As the only additional filter, next to flow denoising, errors emerging from intron-retention are filtered by Ryūtō. Ryūtō will remove all (possibly interrupted) introns unless there is significant coverage evidence for them. This gives a slight advantage for noisy data, but a disadvantage for perfect data compared to Scallop.

Similar to Cufflinks and StringTie, Ryūtō can employ a threshold to filter out low abundance transcripts. By default, this behavior is disabled, because removing edges without evidence by the above criteria already works well on its own. However, for guided regions only transcripts with sufficient abundance compared to the most abundant transcript are reported, depending on the trust level given. This is necessary as guided transcripts are removed from the graph first, which obstructs the standard step-wise denoising.

Results

Benchmarking

In order to compare Ryūtō to competing programs, we benchmarked all tools on a diverse collection of datasets. We only considered tools tested positively by Hayer et al. [35], as well as newer, freely available, competitors. We had to omit Traph [19] and Strawberry [22], because they could not be run in the available time on the benchmark dataset or produced errors. This leaves only Cufflinks (v2.2.1), StringTie (v1.3.3), Scallop (v0.10.3), as well as Transcomb (v.1.0) for testing.

In order to conclusively benchmark our tool we need to consider both simulated, as well as real datasets. Results of simulated data were evaluated with the scripts provided by [35], calling correct transcripts only if all splices match and the same number of exons was predicted. Additionally, we require the predicted strand to match. We chose the same metric for real datasets, only here using Cuffcompare of the Cufflinks Package [18].

While Ryūtō and other tools were designed with mainly multi-exon transcripts in mind, especially those underlying alternative splicing, also single exon transcripts can be called by all tools. As the latter are more prone to be effected by fine tuned filter settings – and often can be called outside of the core methods of each tool by merely detecting areas of coverage – we will consider both benchmarks in- and excluding them.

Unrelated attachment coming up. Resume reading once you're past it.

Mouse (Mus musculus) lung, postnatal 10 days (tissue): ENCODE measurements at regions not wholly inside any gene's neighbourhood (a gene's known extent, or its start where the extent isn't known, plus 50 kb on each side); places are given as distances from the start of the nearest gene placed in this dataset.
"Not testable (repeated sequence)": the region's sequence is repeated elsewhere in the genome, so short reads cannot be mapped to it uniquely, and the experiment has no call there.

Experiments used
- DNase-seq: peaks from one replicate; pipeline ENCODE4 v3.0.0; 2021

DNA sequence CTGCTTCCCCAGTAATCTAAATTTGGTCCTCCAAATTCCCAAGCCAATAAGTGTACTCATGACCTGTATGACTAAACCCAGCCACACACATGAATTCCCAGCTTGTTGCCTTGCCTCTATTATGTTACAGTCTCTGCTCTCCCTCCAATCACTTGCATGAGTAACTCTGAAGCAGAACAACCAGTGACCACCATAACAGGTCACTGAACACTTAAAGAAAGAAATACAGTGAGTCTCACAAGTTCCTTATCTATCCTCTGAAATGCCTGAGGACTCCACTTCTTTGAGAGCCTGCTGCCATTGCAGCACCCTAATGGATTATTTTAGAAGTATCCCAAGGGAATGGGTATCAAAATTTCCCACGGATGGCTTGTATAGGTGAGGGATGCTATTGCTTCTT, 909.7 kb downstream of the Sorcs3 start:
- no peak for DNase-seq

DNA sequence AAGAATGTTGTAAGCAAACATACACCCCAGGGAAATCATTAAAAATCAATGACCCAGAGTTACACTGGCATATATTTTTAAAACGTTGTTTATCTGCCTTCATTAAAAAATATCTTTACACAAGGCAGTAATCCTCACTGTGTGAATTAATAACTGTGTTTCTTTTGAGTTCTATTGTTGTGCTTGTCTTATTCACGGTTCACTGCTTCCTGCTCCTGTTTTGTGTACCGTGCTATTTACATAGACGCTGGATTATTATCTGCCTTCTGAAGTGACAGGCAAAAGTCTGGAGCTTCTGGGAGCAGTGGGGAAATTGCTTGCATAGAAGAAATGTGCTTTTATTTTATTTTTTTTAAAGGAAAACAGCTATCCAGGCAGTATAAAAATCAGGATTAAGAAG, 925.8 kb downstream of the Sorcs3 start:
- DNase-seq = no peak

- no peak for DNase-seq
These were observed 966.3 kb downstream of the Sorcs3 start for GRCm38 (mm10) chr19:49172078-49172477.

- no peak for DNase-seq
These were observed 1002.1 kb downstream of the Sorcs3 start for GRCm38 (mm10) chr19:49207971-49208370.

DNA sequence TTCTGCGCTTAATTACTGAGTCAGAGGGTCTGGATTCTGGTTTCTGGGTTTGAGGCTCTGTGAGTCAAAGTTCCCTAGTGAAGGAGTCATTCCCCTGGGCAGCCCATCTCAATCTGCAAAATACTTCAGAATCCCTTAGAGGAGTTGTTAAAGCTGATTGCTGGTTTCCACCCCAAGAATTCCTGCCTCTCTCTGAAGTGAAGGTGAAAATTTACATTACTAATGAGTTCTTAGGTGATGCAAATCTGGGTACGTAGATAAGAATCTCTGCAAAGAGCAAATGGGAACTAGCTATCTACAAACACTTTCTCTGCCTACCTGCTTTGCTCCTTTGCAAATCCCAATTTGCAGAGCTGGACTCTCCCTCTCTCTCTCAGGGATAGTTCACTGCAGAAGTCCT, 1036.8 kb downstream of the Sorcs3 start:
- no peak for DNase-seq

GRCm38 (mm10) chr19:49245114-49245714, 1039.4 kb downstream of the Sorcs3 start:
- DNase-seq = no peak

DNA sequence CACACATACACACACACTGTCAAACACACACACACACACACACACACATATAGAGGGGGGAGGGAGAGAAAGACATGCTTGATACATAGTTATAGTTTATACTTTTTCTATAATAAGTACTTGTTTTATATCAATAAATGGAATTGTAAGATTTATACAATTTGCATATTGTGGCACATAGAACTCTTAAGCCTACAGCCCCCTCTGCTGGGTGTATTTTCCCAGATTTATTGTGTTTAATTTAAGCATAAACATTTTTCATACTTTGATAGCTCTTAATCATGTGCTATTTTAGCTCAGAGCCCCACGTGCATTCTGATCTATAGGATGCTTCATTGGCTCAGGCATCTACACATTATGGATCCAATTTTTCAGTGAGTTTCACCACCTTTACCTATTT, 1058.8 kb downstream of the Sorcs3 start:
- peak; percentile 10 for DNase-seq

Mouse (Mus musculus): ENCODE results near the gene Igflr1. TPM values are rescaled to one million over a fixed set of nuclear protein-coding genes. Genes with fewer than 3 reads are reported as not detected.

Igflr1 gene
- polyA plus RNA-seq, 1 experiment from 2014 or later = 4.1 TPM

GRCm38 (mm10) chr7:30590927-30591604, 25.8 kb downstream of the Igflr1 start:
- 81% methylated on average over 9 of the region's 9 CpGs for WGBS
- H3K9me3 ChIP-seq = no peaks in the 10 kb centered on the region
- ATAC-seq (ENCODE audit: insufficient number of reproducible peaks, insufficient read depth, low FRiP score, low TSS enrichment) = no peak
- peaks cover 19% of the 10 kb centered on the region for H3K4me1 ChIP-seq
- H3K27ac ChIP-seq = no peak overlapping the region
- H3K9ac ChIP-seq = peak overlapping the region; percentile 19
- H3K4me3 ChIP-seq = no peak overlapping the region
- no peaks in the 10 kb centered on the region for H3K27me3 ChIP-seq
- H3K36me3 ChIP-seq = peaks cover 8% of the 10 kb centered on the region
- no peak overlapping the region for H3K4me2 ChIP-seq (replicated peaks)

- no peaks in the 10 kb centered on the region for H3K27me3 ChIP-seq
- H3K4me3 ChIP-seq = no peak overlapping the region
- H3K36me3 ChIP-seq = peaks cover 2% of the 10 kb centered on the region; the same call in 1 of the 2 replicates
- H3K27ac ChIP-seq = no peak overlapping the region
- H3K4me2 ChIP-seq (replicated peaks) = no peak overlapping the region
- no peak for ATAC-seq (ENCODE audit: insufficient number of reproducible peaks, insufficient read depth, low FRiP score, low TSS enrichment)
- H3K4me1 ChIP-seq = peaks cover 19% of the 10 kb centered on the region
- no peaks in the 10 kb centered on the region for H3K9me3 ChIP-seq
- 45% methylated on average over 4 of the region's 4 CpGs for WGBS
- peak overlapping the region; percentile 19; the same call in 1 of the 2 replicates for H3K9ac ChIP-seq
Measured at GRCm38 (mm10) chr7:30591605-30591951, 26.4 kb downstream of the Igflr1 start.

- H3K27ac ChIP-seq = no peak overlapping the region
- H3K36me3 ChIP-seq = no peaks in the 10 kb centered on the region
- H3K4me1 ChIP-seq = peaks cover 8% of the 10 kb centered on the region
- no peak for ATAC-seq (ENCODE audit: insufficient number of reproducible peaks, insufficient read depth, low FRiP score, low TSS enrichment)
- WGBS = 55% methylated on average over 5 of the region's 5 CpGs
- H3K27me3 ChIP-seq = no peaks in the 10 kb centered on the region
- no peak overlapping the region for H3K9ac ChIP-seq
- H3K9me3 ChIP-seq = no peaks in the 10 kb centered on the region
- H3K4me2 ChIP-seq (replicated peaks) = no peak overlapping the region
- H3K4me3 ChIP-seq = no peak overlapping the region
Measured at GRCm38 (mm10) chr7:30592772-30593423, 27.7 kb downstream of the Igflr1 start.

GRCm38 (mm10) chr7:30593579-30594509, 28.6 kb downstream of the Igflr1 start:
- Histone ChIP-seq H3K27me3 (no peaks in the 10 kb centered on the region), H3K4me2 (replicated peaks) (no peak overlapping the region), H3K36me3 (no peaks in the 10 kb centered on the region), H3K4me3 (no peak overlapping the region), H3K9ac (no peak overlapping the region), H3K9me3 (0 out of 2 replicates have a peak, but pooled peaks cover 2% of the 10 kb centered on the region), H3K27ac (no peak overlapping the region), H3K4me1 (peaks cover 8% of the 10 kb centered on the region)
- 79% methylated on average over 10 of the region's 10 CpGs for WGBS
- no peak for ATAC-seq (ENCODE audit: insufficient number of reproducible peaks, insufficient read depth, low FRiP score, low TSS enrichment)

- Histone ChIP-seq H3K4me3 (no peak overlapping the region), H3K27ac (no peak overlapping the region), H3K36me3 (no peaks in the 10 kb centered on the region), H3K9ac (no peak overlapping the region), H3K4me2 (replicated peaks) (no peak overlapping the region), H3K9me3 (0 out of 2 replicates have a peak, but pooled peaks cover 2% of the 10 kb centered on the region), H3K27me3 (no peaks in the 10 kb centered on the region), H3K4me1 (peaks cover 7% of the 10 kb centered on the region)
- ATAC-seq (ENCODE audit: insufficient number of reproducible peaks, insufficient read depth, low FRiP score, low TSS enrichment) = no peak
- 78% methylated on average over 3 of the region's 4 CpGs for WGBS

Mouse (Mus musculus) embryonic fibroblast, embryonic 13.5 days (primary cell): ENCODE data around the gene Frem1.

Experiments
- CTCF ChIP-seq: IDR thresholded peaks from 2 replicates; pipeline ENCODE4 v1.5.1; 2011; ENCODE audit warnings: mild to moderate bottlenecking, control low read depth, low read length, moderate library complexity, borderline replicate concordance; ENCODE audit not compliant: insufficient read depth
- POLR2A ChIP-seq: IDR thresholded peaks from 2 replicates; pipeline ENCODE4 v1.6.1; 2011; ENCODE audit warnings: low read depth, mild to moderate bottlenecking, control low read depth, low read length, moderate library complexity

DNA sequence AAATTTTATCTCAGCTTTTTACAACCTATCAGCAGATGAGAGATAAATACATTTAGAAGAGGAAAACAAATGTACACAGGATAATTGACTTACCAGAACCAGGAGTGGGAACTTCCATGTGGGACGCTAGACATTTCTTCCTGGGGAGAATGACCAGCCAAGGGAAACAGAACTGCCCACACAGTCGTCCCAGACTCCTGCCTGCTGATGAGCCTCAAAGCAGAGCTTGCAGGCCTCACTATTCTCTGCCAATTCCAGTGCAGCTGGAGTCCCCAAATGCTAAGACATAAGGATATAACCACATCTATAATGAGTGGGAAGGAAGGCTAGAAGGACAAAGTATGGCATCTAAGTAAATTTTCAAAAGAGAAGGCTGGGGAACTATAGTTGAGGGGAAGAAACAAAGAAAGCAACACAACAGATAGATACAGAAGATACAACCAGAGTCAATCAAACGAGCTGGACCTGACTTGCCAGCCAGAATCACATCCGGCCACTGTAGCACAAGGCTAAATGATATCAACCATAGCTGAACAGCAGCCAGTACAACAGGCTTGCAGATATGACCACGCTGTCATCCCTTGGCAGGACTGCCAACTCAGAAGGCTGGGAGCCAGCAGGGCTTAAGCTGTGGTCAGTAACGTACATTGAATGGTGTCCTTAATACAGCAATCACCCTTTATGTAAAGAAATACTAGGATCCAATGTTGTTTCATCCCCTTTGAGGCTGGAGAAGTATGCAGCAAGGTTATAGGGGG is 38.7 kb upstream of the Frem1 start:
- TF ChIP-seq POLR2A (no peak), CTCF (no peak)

We chose the combination of recall vs. precision as a key statistic in evaluating all tools. Naturally, improving recall will result in worse precision for each individual tool. We aim to compare all tools at a good trade-off point for both statistics, as an average user would. StringTie, Cufflinks, and Ryūtō can be run with standard parameter. Scallop and Transcomb do not filter significantly in their presets. Accordingly, we set Scallop to a minimal transcript coverage of 4, as this best matches the other tools. Transcomb was set to a filter value of 4 as well, although it did not compete well at any setting with decent precision.

It should be noted that any attempts to continuously match filters is heavily problematic. While each tool provides a key option to filter transcripts, and thus allow the user to adjust results, they ultimately all relate to different properties despite superficial similarities. Therefore, parameters cannot be simply set to the same value to the same effect.

Simulated datasets

At present there are a no real life datasets for which the complete collection of transcripts and their expression levels are known with high precision. Benchmarking of transcript assemblers thus has to resort to simulated datasets. To stay objective, we used the benchmark datasets from a previous, independent evaluation of reference based transcript assemblers [35]. In the systematic dataset (T1) 13,000 artificial genes with varying numbers of isoforms, all of the same coverage, were simulated without sequencing errors. In the ENSEMBL Perfect (EP) and ENSEMBL Realistic (ER) sets all genes of Mus musculus mm9 annotated in ENSEMBL were simulated, with no errors and realistic error margins, respectively. For technical details on the datasets we refer to [35]. For each set, 50 million paired-end directional reads were created. All tools were provided with the same input and no guiding annotation.

Ryūtō performed significantly better on all datasets (Fig. 3; Additional file 1: Figure S10) in terms of the quality of the inferred isoforms. Ryūtō’s running times were comparable to StringTie and Scallop (see Additional file 1: Table S2).

Fig. 3
figure3

Accuracy of transcript assemblers as recall-precision plots summarized for the simulated datasets T1, ENSEMBL Perfect (EP) and ENSEMBL Realistic (ER) using the alignments produced with STAR. Plots are broken down by coverage of isoforms

For dataset T1, Ryūtō found 3.6% more true transcripts compared to the next best performing tool Scallop, while producing more than 35.7% fewer false positives. Even for realistic data (ER) we still found nearly 3.6% more true transcripts and at same time reduced the false positives by 19.2%. This improvement is driven mainly by average to high abundant transcripts. For very low abundant isoforms Ryūtō performs very similar to StringTie and Scallop. Low abundant regions exhibit generally high levels of noise that can often not be easily distinguished from real data. Therefore, conservative filtering is employed as a preset among all tools with the exception of Transcomb. The artificial design of dataset T1 enables us to evaluate the impact of the number of spliceforms per locus (Fig. 4). While improvements can be seen in all categories, they are particularly prominent for more complex transcripts. Improvements are consistently observed for all alignment methods (Additional file 1: Figures S10 and S11). Ryūtō produces a significant number variants not called by other tools, both for true (see Additional file 1: Figures S12, S14, S16 and S18), but especially for falsely predicted isoforms (see Additional file 1: Figures S13, S15, S17 and S19)